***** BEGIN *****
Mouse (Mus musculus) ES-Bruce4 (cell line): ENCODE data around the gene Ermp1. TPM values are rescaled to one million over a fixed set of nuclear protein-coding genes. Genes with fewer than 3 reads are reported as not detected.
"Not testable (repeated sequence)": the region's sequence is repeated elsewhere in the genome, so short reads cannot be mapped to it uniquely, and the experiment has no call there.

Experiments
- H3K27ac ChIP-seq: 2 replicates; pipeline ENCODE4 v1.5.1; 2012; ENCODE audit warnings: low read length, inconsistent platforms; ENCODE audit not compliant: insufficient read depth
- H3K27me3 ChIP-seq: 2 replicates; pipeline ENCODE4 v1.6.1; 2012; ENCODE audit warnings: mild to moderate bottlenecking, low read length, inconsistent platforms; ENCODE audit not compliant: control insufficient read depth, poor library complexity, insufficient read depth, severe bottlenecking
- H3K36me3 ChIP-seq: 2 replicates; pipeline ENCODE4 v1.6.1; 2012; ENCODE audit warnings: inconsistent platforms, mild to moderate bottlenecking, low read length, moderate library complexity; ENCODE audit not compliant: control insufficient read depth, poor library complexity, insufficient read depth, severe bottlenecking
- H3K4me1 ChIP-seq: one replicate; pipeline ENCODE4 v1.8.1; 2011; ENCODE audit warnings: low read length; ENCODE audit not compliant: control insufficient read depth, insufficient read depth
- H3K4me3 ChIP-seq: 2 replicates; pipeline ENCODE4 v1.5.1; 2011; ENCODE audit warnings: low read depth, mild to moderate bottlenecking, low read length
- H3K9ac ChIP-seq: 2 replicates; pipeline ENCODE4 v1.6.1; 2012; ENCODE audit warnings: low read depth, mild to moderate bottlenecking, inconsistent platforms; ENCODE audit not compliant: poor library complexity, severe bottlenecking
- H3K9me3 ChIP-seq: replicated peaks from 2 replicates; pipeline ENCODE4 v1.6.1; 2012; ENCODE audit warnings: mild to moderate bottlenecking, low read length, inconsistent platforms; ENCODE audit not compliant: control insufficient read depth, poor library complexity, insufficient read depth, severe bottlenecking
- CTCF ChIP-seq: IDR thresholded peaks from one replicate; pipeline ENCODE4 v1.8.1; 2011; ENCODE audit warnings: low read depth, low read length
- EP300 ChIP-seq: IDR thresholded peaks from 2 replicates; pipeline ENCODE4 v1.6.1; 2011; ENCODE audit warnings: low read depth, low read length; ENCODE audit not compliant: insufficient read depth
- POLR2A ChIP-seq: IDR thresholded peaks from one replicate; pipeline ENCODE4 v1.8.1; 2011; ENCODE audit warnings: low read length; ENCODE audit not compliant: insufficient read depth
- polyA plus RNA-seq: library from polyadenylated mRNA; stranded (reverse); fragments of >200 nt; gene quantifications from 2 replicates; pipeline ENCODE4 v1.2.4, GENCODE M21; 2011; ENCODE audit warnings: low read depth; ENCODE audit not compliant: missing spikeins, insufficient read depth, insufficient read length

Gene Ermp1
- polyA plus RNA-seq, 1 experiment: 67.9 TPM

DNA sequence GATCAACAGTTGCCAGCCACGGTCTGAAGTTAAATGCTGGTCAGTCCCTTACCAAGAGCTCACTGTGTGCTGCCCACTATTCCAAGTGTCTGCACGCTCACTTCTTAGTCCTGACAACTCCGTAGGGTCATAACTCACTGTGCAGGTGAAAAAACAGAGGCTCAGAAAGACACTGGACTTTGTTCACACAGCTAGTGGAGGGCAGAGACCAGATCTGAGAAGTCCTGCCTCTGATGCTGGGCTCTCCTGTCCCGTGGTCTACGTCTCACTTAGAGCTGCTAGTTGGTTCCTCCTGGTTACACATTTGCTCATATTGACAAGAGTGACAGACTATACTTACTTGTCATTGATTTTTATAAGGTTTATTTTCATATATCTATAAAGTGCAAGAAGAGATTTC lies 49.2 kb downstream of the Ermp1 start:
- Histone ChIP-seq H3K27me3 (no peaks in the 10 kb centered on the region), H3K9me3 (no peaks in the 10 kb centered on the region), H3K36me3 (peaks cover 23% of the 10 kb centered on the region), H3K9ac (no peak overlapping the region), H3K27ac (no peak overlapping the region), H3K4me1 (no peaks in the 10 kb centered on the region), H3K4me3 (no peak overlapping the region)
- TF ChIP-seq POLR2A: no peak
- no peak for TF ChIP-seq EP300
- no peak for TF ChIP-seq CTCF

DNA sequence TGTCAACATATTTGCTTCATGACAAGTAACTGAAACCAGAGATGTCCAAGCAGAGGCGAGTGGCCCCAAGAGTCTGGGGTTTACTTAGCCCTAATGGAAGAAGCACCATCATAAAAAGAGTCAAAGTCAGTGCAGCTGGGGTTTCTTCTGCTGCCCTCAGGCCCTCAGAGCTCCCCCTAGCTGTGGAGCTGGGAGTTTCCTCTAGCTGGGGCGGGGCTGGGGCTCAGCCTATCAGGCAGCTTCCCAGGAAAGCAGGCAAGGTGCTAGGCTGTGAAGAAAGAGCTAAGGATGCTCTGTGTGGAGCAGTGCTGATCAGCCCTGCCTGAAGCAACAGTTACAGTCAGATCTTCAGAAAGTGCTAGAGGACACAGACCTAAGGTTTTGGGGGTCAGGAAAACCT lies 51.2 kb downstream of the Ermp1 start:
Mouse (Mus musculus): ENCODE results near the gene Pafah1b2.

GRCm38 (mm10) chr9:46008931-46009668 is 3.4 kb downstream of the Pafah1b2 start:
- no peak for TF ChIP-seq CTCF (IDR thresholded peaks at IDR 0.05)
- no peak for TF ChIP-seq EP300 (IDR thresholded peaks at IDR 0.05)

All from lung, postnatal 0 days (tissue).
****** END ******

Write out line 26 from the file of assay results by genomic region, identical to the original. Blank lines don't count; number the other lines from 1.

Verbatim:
- no peak for TF ChIP-seq EP300 (IDR thresholded peaks at IDR 0.05)